© 2022 Steven Schwartzman

Written by Steve Schwartzman

April 19, 2022 at 4:31 PM

Classic combo

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Probably the best-known combination of spring wildflowers that Texas lays claim to is bluebonnets (Lupinus texensis) and Indian paintbrushes (Castilleja indivisa). That’s what compelled me to stop at the field you see above along TX 105 southwest of Navasota on April 8th. Looking in the opposite direction, toward the highway embankment I’d scampered down, I got low to photograph a cluster of pale paintbrushes nestled among bluebonnets.

© 2022 Steven Schwartzman

 

 

Written by Steve Schwartzman

April 16, 2022 at 4:22 PM

Texas groundsel covering the ground

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On April 8th along US 290 west of Ledbetter in eastern Lee County I stopped to photograph a great display of Texas groundsel, Senecio ampullaceus. You’re looking at just one portion of the colony.

© 2022 Steven Schwartzman

Written by Steve Schwartzman

April 14, 2022 at 4:03 PM

Bluebonnet bookends

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On March 28th we set out on what turned into a six-hour, 239-mile quest for wildflowers south and southeast of Austin, where we hoped to find more than the paltry offerings in town so far this spring. Our first photo stop came in what I take to be Mustang Ridge, where a colony of bluebonnets (Lupinus texensis) on an embankment along TX 130 ran parallel to a line of distant clouds.

One place we drove a good distance to check out was the field in Dubina that had looked so good on March 29 last year. No luck: the bluebonnets there had come up again, but much more sparsely. Our last stop before turning west and heading for home came on FM 609 a little south La Grange, where Eve spotted a dense colony of bluebonnets with some bright red phlox mixed in. Because the bluebonnets grew in someone’s front yard, and because they looked a lot better than any others we’d seen in the area, I assumed the flowers had been planted. I assumed wrong. The woman who lived there was out on the opposite side of the yard, so Eve went over and struck up a conversation with her. The woman said that the wildflowers come up by themselves in that part of her yard each spring, with some years better than others. This was obviously a good year.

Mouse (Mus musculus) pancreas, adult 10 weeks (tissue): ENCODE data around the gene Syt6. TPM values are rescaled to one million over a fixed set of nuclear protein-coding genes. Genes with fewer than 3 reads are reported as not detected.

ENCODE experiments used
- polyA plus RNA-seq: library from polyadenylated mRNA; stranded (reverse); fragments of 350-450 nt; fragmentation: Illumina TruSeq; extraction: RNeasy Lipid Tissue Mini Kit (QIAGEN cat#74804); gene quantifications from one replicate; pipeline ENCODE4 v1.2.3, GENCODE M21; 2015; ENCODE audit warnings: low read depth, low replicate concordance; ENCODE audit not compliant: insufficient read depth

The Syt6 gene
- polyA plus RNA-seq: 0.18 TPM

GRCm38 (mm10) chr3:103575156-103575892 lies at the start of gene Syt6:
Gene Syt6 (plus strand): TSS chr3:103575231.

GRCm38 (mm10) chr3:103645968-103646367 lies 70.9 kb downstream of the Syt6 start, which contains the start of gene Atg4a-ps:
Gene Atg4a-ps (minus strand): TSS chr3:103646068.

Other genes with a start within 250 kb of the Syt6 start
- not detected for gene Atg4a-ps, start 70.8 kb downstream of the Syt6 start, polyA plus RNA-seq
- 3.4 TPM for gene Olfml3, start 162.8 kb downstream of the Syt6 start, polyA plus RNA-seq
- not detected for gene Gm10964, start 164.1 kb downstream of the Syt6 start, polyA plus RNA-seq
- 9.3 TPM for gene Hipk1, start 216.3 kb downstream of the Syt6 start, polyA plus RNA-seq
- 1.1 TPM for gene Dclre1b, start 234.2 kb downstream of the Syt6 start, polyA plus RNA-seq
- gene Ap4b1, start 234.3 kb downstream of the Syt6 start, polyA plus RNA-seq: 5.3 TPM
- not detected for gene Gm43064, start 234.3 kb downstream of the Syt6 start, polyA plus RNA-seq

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A few weeks ago I quoted from Heather Heying and Bret Weinstein’s A Hunter-Gatherer’s Guide to the 21st Century: Evolution and the Challenges of Modern Life. The passage I cited pointed out the dangers of overprotecting children. Later I came across the City Journal article “Bring Back Risk,” by Allison Schrager, that includes this paragraph:

Long before Covid-19, risk-taking was increasingly discouraged. Between 1970 and 2019, the page count of the federal code of regulations on business and industry thickened from 54,000 to more than 185,000. State and local regulations can be even more of an economic burden, especially for small businesses. The number of jobs that required a license, for instance, rose from 5 percent in the 1950s to 22 percent today. Small wonder that the rate of new business creation fell 10 percent between the 1980s and 2018. Other factors influence this decline, including an aging population and changing market structures that reward larger firms, but surveys from the National Federation of Independent Business consistently rank regulatory compliance as a top economic concern. An example of the state and local bureaucratic obstacles that someone launching a small business can face: San Franciscan Jason Yu recently spent over $200,000 seeking permits to open an ice cream shop in 2019, before giving up in frustration.

 

© 2022 Steven Schwartzman

 

 

 

Written by Steve Schwartzman

March 30, 2022 at 4:36 AM